Debate Rules (Policy, Public Forum, Lincoln-Douglas and Parliamentary Debate)
- Policy Debate: The policy debate resolution shall be the national high school debate resolution .(See first page of "Tournament Policies.)
- Lincoln-Douglas Debate: NSDA topic for Mar/Apr.
- Public Forum Debate: NSDA topic for April
- Parliamentary Debate: A different topic is used each round.
Debate Both Sides of Resolution as Assigned:
- Over the course of the tournament, each team or individual in Policy Debate, Public Forum, and Lincoln-Douglas Debate may be assigned to uphold either side of the resolution in any given round.
Number of Participants:
Policy, Public Forum and Parliamentary Debate teams consist of two members only. In Lincoln-Douglas Debate only one person debates each side of the resolution. In all forms of debate, including Public Forum, the affirmative/proposition side will always begin the debate. In Public Forum the negative side will always conclude the debate. In all other forms of debate the affirmative or proposition side will always conclude the debate.
Length and Order of Speeches in Each form of Debate.
- Rules on length of speeches, order of speeches, and preparation time alloted will follow those outlined in the most recent edition of the NSDA Unified Manual.
- Parli Times: 1st Proposition 7 minutes
- 1st Opposition 8 minutes
- 2nd Proposition 8 minutes
- 2nd Opposition 8 minutes
- Opposition Rebt 4 minutes
- Proposition Rebt 5 minutes
Additional Parli info may be found in the CHSSA ByLaws (CHSSA.org)- Article XI-Section 4
CHSSA Public Forum Times : Traditional times - 4-4-3--4-4-3..2-2-3-2-2
Examination of Opponents.
Policy Debate and Lincoln-Douglas Debate: In Policy Debate, both members of a debate team must participate as a questioner and respondent during cross-examination, but only one member of each team may do so within a given cross-examination period.
In both Policy and Lincoln-Douglas Debate
- The questions must be directed to the speaker who has just completed his/her constructive speech and must be answered by that speaker alone.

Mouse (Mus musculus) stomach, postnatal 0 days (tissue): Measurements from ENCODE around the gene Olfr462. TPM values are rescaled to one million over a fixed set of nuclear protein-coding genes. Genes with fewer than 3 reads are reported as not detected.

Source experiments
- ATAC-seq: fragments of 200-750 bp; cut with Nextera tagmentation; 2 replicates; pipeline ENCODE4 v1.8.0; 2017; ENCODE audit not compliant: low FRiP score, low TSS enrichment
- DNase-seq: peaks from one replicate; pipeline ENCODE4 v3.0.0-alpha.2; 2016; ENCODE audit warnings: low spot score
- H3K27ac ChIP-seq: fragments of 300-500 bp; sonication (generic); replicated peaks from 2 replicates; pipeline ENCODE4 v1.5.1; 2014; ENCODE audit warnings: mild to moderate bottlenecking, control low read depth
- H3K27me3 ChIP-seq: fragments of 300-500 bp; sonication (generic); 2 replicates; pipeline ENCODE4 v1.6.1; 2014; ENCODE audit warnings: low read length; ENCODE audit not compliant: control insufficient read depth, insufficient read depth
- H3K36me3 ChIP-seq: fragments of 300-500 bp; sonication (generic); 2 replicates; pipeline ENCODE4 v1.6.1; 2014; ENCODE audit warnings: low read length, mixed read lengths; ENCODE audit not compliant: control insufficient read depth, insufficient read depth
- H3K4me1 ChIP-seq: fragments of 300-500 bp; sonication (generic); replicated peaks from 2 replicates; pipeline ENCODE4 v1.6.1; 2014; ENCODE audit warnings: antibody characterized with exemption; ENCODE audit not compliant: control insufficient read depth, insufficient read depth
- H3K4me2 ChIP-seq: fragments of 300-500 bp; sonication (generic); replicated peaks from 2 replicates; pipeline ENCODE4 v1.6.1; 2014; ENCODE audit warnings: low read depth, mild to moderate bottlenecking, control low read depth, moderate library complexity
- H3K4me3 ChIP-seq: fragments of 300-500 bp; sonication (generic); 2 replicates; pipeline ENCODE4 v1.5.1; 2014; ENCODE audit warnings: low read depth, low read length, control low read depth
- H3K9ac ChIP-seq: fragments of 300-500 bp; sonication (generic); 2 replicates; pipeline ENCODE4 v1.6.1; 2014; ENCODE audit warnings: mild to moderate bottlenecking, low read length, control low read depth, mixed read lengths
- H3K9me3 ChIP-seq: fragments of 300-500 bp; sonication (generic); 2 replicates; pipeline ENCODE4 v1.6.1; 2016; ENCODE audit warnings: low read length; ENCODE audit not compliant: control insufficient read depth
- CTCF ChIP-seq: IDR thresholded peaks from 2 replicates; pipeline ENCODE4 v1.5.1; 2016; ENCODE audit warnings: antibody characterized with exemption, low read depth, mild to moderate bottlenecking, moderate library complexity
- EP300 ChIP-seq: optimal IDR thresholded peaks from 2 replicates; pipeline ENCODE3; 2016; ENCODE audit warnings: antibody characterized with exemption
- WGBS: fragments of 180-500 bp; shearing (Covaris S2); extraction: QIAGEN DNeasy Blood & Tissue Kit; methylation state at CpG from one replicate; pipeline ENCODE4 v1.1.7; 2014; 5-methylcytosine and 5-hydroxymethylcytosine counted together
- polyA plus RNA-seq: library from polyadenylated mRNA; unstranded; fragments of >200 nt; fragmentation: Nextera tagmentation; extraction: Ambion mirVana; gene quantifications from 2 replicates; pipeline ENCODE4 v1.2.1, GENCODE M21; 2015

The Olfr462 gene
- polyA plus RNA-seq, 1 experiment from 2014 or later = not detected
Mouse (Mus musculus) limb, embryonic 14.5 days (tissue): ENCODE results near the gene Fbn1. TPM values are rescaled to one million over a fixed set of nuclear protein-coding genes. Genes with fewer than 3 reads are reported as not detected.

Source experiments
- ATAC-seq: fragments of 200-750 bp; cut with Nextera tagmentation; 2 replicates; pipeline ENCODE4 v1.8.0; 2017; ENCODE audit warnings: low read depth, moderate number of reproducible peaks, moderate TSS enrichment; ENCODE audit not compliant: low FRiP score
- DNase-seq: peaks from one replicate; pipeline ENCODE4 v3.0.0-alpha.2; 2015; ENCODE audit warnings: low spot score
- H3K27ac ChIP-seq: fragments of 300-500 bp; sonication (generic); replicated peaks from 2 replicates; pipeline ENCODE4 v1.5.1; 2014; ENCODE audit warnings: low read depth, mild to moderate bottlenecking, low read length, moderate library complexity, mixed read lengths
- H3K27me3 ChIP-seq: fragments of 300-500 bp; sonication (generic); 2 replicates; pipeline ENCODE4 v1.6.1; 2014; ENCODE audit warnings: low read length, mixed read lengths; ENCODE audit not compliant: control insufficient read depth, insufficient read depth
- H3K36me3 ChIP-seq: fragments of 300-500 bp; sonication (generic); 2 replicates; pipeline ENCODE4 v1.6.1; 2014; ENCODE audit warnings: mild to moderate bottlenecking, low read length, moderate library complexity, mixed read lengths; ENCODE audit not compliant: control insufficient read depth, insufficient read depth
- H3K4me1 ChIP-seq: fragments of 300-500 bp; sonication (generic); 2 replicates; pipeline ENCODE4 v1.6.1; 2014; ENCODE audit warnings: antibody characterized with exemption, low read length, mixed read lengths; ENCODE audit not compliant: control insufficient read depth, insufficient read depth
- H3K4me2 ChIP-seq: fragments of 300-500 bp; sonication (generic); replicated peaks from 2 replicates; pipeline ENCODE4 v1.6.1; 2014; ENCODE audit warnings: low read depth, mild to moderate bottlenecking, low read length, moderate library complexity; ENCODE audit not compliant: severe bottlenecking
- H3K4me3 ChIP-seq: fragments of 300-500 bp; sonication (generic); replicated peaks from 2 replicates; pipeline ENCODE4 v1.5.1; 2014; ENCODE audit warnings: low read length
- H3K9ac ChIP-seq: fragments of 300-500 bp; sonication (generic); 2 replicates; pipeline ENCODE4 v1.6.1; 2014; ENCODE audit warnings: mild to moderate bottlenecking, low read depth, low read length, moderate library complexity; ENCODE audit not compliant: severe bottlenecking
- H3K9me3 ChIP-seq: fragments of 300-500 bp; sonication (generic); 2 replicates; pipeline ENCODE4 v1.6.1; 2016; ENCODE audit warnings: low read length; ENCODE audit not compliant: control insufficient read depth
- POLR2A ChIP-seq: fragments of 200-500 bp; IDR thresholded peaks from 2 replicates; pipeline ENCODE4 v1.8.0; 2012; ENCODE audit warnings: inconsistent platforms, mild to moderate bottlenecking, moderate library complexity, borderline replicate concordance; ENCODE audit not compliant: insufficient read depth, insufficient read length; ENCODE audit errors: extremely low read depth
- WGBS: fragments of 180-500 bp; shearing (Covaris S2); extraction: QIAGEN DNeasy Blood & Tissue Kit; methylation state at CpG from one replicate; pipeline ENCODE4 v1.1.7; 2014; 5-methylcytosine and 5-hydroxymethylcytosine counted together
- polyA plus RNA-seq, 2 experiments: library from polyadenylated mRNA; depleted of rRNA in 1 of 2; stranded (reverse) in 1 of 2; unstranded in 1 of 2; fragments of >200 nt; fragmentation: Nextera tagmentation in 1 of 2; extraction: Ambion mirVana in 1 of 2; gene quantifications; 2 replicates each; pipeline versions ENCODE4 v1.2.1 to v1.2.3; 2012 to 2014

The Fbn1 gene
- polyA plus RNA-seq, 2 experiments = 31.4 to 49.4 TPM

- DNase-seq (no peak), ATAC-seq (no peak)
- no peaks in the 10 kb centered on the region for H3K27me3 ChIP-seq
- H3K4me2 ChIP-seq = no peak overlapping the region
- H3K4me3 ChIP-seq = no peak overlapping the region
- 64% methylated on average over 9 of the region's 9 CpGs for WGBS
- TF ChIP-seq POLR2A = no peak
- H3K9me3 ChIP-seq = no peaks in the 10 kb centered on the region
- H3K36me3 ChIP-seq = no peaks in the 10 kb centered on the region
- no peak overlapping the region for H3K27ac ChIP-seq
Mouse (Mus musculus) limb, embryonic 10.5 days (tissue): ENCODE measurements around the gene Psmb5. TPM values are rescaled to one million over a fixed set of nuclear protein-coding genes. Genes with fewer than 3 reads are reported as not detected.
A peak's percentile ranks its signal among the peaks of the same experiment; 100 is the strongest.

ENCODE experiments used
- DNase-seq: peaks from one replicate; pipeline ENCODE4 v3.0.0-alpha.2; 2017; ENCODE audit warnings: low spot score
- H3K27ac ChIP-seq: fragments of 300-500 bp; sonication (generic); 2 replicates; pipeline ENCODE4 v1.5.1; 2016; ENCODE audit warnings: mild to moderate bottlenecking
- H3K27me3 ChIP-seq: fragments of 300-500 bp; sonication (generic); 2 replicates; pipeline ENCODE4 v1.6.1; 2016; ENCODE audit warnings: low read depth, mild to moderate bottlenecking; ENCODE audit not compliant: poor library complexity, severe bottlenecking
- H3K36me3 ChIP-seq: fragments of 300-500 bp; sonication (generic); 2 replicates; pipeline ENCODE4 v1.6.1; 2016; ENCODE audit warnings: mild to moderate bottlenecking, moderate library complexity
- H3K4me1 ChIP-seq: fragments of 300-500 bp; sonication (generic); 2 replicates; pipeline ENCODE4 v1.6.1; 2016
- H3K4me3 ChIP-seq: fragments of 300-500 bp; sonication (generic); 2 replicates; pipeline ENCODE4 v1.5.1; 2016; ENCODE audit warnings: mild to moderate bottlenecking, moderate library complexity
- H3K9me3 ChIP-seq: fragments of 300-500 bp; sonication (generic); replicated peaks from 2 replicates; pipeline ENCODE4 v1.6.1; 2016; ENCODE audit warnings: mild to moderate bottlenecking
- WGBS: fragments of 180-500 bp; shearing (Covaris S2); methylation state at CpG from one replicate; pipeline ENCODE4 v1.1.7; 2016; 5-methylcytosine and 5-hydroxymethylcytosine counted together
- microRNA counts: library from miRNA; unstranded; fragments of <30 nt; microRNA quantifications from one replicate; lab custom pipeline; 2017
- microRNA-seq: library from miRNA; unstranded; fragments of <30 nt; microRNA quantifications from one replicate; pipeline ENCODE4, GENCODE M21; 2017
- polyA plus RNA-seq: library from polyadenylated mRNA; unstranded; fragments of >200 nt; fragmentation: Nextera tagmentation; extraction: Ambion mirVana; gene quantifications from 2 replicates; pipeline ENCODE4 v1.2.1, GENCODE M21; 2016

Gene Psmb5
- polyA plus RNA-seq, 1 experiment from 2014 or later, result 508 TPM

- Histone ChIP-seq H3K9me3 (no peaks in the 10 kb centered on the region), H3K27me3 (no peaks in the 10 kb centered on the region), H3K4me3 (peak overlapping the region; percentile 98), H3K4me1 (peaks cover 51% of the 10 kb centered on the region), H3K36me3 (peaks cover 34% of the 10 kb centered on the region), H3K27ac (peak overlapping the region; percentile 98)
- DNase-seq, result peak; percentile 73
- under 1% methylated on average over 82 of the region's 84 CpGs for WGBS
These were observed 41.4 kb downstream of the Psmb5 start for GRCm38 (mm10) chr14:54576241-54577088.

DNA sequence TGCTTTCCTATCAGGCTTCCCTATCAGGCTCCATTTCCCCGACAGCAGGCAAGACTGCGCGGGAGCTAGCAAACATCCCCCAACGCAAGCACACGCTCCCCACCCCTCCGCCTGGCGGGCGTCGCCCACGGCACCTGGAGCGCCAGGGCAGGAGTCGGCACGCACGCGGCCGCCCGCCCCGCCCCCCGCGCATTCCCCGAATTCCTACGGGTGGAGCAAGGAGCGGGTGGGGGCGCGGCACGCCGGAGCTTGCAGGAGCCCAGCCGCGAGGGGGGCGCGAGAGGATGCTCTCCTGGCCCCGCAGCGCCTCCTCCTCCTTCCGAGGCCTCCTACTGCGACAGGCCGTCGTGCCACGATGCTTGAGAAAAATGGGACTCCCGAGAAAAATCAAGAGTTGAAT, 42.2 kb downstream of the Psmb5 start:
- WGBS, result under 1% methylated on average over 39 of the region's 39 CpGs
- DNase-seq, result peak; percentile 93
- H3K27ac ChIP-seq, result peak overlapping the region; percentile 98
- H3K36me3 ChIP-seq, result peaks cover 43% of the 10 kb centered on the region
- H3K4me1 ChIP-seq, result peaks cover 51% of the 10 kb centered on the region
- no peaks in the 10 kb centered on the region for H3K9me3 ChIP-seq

- The respondent may decline to answer only if a valid reason is given for doing so.
- The questioner controls the time and may interrupt a lengthy reply. Any form of time-wasting is considered unethical.
- Cross-examination time may not be yielded for the purpose of gaining additional preparation time.
Public Forum: Cross-Fire.
- In cross-fire, the team who finished speaking receives the first question.
- In the first two cross-fires, both participating debaters may ask and answer questions of the other.
- Only the speakers indicated above may participate.
- Grand Cross-fire: All four debaters may participate. All may ask and answer questions.
Computers and Electronic Devices.
- During the round the internet may be used, but only for the purpose of file-sharing with their opponents and/or colleague or the judge(s).This may be done through email chains and file-sharing services like Dropbox, Google Drive, or any other method agreed upon by all competitors in the debate.
- In Parli, debaters may not utilize any electronic device during the round. (They can be used only in the prep room.)
Oral Prompting (Policy and PF)
- Oral prompting, except timesignals, either by the speaker's colleague or by any other person while the debater has the floor, is discouraged though not prohibited and may be penalized by some judges.
Penalties for Violating Debate By-Laws in All Debate Events.
- Debaters may not make an agreement among themselves or with the judges to modify the above rules in any round. Judges should not direct students to deviate from these rules or encourage students to violate them. In ruling on protests for violation of debate rules set forth in this Article, the tournament officials shall consider the total facts and circumstances associated with the violation including whether it...
- was intentional or unintentional,
- was unethical and/or dishonest,
- would be considered abusive
- was intended to obtain an unfair advantage in the debate
- violates the purpose behind a rule in addition to its express language, and
- the degree of prejudice resulting to the opponent from the violation.
Unless another penalty is included in any specific rule, the tournament officials is empowered to impose any of the following penalties or take any of the following actions:
- warning and/or reprimand, including a statement of clear consequences for the offending team
- requires the round be repeated under terms considered fair and just by the committee and
- impose a loss on the debater(s) in violation
- A speaker’s time is “clocked” when they begin to speak. An exception can be made for off-time “roadmaps” as long as the roadmap is not argumentative and doesn’t exceed 15 seconds.
A State Congress shall be a regular contest of the CHSSA Middle School State Tournament. Said Congress shall have preliminary houses of 10-15 members each. Each session will last for 90 minutes. All Congress contestants must follow the rules specified in the CHSSA Constitution, By-Laws, and Congress Handbook (unless otherwise stated in this document). Failure to do so may result in disqualification. Computers or tablets are allowed in congress sessions provided that the internet is disabled.
High School students will serve as Presiding Officers.
CHSSA rules will be in effect (with adjustments indicated on this invitation).